Marie Demers is back to self-imagination these days. Not half, but completely with both feet. In a novel without a filter, and certainly immodest, she promises to write what she does not want to say at all. In doing so, she spares no one and hurts many people in the process, starting with… herself.
“Is it true that I would have preferred to interview Dominique Tardif?” We have not yet sat down to talk about him Embezzlement, published this week by Hurtubise—an “I” story in which, over 300 pages, she directly addresses all the small, large, and medium-sized “traumas” in her life—and in which Marie Demers asks that question. It gives you an idea of the character’s spontaneity and clumsiness, to say the least. We can’t blame the author Love disorders And the’Between two Let’s say its lack of originality.
It must be said that she thrives in this search for truth, at the origin of her autofiction, in which we search in vain for the fictional part, because she gives so many details about well-known facts (her mother here, interviewed in Journalism There, she even goes back to an episode of the #AgressionNonDdonné movement where her name was circulated). We will come back to this.
I wanted to write the truth about myself, the ugly, the beautiful, the complex, the strange, to paint a picture of the human being, this being who is also a symptom of the world.
Mary Demers, author
Autofiction or autobiography then? Once our slight annoyance dissipates, the author generously answers our questions: “The charter of autobiography means searching for a truth that I think is impossible, but to which we can approach.”
Hence his suggestion, both brave and suicidal, which pushes the boundaries of self-imagination so far, thank you, especially with this choice not to use any fictitious name. You read correctly. This is intentional: “I am putting myself in danger. Why would I protect people who I thought didn’t protect me? she said with another confusing statement.
Reading about his adventures, whether in his childhood chalet, or on a surfing trip down south, through several romantic relationships that are as short as they are meandering, we end up wondering if that’s not what anime is about: putting yourself in danger. “Yes,” she admits, “at the same time, while writing, I had the impression that something was saving me as well.”
My tragedy was not feeling like seeing my mother. […] But if you want to be seen, you really have to be seen.
That’s why she reveals herself, we understand, through this story that is as endearing as it is confusing, which begins with her “flaws” (that’s the name of the chapter) and her “perfect”, somewhat conflicted, relationship with her father. With her mother, author Dominique Demers (whom she never gives name, but quotes widely). “In a novel about yourself, if you don’t talk about your childhood, there’s something missing,” she says, aware that her mother (her father died when she was 21) is at risk of “infection.” She adds: “I also feel a lot of empathy. I feel cared for, but I can’t deny our relationship either!”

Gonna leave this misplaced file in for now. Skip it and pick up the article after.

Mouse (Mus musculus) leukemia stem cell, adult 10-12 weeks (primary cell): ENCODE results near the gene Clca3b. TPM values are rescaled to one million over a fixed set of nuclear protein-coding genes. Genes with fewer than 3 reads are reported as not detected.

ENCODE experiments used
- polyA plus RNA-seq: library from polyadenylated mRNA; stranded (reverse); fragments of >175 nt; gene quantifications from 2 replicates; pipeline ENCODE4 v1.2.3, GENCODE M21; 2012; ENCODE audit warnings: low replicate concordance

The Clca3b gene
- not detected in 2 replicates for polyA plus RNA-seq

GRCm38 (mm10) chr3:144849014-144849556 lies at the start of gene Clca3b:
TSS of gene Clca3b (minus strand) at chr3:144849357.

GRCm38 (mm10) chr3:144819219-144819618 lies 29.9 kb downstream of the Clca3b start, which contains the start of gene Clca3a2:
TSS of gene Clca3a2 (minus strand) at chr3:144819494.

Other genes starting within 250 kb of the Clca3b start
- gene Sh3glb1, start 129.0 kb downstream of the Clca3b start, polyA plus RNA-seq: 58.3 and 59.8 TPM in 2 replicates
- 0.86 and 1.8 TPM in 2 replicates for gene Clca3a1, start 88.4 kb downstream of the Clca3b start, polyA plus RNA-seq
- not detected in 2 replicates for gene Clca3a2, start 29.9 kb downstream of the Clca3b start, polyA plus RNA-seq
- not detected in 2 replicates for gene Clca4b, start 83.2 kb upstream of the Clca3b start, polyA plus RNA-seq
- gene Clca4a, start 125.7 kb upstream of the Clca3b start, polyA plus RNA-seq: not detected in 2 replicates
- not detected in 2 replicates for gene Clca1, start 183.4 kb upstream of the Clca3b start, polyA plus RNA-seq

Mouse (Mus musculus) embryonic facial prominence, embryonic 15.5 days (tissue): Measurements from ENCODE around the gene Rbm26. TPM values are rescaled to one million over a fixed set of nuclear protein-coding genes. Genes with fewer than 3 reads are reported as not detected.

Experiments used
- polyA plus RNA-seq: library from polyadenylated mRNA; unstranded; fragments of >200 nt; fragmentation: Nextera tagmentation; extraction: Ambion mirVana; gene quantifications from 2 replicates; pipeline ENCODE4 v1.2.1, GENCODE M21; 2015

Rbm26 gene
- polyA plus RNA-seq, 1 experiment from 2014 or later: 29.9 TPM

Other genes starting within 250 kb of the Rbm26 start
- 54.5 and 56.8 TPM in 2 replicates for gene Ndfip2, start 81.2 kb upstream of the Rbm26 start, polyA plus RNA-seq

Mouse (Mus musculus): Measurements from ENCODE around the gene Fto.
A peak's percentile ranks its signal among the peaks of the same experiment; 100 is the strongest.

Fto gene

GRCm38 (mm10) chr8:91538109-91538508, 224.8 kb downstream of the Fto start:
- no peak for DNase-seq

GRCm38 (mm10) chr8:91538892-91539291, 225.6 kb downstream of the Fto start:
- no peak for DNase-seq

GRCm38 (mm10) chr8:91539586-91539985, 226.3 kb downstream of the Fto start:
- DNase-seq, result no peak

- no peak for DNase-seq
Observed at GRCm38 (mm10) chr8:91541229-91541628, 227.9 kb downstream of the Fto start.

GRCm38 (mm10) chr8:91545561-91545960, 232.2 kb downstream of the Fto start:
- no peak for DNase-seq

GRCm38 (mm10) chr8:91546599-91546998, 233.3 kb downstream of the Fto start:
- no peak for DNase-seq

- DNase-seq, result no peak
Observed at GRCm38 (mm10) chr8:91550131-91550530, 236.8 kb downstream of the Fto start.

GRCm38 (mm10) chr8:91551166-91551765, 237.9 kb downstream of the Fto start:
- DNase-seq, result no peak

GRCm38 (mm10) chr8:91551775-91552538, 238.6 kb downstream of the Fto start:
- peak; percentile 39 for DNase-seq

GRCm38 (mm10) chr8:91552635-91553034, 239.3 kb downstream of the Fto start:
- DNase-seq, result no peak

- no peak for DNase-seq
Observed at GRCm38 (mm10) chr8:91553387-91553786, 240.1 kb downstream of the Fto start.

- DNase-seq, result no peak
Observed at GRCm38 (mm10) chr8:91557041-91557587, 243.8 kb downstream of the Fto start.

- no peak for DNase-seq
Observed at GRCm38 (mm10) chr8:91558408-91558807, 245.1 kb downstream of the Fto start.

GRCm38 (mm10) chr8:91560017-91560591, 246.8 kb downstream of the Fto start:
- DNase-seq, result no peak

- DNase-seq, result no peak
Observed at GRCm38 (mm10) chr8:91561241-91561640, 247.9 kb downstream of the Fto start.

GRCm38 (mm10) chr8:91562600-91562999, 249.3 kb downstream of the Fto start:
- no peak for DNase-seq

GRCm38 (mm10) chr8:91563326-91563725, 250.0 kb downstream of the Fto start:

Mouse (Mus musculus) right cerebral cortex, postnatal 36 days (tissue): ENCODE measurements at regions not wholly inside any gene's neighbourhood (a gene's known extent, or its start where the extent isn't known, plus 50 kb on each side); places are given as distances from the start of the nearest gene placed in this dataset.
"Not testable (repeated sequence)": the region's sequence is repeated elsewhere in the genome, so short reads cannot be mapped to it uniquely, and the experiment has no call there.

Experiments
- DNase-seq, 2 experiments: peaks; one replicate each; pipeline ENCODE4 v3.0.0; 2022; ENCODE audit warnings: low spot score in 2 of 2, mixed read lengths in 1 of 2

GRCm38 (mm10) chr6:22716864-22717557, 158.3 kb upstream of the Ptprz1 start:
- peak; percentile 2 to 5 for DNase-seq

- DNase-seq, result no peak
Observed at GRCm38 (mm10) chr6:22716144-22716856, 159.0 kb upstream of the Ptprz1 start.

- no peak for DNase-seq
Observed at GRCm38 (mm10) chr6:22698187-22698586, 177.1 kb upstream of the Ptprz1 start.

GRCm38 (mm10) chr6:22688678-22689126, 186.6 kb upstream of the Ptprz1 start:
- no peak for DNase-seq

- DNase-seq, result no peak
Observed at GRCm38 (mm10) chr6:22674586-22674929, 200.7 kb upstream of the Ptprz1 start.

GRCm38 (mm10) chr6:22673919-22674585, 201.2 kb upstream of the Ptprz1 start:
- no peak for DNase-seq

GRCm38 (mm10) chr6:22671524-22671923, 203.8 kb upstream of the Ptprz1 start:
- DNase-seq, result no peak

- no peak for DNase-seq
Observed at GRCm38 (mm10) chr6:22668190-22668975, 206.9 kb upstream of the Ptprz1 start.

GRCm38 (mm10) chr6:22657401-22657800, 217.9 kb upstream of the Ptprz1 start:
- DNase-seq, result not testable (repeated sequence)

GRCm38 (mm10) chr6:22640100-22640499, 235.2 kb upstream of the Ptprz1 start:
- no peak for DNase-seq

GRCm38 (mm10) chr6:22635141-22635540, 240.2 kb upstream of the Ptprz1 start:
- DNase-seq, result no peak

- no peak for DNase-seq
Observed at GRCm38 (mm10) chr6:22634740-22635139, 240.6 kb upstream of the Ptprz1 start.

A little narcissistic, as an exercise, dare we? “If this were a narcissistic exercise, I would present an ideal vision of myself. However, I did not emerge unscathed! “, she answers subtly.
Here we cannot ignore his separation from this toxic professional relationship for which he was publicly criticized a few years ago, in the wake of the #No_Condemn_Aggression movement in the literary world. “It’s sad that it seems like a score-settling, but it has no choice but to make it seem that way,” she said. […] I wanted to know that I had to donate tortillas… » We also ask you to ask questions about the limits on the content and poor content, public and public communication, and now come to Marie Demers if she does not have to worry about it, Clear. However: “I would not have found the same truth if I had changed the names,” she insists.
By putting names […]I have a responsibility to present this in the most honest way possible.
Mary Demers, author
She couldn’t help but talk about it, especially since this latest case had brought her into the deepest depths, including dark thoughts. “Literature is what has always saved me. […] It’s the only place I thought I belonged. And there, I no longer have it. » Now, by tackling her past head-on, and telling her version of the facts, as “honestly” as possible, she says, “I have reclaimed my place. Otherwise it would be a diversion. But this book is a diversionary chase!”
we are here. However, while we believe that she has lived through enough abandonment, aggression, and crises of various kinds, the author concludes her book with a final, but not the last, twisted episode. We won’t tell you everything, but since nothing is simple, and the truth can only be complicated, Marie Demers adds a layer: “If it weren’t for my psychiatrist, I wouldn’t have succeeded.” [à écrire ce livre]. […] There, I’m fine […]But I’m sure I’m afraid this novel will ruin my life. At the same time, in order to find that balance, I had to write it. It’s a paradox: what saves me is what kills me…
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